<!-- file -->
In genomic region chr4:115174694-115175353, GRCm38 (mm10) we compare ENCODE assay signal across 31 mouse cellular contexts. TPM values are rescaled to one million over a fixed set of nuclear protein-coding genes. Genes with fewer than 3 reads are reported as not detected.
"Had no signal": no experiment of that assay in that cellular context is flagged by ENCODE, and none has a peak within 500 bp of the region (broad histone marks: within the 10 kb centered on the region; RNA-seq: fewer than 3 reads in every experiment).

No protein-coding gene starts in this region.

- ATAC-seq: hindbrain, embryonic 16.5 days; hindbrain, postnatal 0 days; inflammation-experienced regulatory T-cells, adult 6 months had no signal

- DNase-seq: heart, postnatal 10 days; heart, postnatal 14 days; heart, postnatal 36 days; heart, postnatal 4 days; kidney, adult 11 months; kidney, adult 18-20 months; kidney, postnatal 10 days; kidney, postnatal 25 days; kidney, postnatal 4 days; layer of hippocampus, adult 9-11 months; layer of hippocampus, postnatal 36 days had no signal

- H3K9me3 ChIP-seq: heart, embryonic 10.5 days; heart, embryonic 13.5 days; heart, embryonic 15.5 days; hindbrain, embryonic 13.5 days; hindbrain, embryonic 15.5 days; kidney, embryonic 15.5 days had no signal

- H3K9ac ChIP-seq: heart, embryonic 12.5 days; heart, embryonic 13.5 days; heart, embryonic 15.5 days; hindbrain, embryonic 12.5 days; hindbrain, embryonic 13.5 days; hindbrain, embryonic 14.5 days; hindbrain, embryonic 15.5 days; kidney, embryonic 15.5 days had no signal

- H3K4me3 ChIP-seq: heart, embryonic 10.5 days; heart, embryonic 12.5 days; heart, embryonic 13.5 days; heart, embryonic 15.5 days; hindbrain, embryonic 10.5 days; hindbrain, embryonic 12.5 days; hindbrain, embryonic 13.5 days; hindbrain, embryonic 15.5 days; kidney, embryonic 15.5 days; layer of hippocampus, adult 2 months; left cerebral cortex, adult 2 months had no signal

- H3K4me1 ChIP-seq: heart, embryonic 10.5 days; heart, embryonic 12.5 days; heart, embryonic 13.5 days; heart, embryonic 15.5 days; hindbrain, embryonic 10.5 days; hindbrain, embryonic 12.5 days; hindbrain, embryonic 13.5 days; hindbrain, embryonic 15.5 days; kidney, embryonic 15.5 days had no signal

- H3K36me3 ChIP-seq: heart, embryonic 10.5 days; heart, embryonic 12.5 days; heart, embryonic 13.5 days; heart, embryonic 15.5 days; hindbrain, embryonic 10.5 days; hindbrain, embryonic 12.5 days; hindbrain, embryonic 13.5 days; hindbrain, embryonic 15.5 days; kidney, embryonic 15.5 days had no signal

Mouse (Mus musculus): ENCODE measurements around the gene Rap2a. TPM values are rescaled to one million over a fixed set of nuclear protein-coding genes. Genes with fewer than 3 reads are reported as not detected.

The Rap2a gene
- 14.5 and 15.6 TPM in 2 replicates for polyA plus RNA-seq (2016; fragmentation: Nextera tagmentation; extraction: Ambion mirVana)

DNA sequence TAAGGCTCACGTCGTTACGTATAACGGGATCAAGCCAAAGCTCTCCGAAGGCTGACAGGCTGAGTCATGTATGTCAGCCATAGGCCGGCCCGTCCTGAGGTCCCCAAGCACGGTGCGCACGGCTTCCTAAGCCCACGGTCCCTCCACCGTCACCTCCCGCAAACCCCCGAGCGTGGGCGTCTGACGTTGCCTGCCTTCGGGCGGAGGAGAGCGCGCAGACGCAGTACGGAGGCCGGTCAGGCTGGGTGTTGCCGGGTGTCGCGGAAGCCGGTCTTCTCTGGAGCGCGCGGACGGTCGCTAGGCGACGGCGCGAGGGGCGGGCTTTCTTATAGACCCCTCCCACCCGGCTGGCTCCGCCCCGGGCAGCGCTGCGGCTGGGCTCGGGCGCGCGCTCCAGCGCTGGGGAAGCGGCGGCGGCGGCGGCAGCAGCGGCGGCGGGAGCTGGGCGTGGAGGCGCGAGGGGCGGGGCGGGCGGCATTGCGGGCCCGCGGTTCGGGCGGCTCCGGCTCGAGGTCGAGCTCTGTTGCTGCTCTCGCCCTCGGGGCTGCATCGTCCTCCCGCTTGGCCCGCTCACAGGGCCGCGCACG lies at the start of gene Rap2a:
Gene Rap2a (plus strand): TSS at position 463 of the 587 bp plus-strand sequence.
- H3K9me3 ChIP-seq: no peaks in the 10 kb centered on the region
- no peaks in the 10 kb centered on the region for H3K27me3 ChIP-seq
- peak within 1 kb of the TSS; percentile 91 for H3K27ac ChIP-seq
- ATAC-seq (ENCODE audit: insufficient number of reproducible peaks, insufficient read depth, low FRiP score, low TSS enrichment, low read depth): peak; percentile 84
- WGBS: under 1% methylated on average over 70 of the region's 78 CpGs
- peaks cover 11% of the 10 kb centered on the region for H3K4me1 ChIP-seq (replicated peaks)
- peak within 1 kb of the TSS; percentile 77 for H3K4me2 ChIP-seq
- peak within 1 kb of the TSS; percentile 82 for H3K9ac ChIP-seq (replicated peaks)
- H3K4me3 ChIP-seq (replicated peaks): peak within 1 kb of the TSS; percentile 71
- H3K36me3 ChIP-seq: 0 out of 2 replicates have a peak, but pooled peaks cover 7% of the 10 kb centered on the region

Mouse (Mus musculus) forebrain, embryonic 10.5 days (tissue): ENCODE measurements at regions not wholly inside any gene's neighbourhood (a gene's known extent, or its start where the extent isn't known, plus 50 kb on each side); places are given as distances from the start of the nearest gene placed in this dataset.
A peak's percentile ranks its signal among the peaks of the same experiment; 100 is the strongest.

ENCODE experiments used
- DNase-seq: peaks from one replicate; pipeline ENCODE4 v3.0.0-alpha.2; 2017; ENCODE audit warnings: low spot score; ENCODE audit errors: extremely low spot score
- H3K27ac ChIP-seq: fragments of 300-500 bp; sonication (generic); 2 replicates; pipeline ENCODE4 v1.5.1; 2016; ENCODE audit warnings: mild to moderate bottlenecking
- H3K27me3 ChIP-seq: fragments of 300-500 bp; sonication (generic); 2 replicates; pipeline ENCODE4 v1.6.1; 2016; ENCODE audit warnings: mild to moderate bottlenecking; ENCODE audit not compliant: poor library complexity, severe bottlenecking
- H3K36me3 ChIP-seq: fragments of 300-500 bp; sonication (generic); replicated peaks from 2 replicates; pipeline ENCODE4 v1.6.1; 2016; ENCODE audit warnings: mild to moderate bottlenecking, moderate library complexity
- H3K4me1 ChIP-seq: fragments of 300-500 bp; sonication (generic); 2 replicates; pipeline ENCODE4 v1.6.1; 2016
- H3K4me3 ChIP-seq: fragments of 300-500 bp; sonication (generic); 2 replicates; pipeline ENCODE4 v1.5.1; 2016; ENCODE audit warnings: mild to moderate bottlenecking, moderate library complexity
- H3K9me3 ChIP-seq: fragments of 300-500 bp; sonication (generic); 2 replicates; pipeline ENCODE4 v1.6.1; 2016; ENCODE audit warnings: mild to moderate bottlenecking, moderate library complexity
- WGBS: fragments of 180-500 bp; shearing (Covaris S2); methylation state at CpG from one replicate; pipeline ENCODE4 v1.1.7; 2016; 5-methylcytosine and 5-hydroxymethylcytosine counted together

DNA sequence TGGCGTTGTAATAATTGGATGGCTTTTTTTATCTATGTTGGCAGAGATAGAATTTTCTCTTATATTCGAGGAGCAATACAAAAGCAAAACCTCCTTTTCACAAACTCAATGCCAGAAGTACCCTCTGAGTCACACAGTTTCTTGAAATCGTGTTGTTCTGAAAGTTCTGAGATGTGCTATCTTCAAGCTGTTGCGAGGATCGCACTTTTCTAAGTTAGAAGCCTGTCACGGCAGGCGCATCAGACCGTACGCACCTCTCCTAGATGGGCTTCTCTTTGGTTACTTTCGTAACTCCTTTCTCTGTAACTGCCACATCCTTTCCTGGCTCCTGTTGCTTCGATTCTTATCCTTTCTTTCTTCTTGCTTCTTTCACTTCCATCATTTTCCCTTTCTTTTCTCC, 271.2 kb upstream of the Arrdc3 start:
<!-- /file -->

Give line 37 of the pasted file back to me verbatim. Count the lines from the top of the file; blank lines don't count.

DNA sequence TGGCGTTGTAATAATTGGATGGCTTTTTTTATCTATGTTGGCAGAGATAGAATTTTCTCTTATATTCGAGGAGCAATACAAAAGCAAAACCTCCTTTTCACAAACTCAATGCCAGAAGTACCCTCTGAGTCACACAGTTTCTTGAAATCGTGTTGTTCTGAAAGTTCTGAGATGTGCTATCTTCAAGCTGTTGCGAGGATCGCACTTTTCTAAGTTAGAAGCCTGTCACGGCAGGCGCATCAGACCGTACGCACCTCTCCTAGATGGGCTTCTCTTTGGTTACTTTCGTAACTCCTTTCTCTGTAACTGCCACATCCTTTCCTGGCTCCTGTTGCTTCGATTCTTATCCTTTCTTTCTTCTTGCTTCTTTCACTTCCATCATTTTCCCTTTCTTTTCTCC, 271.2 kb upstream of the Arrdc3 start: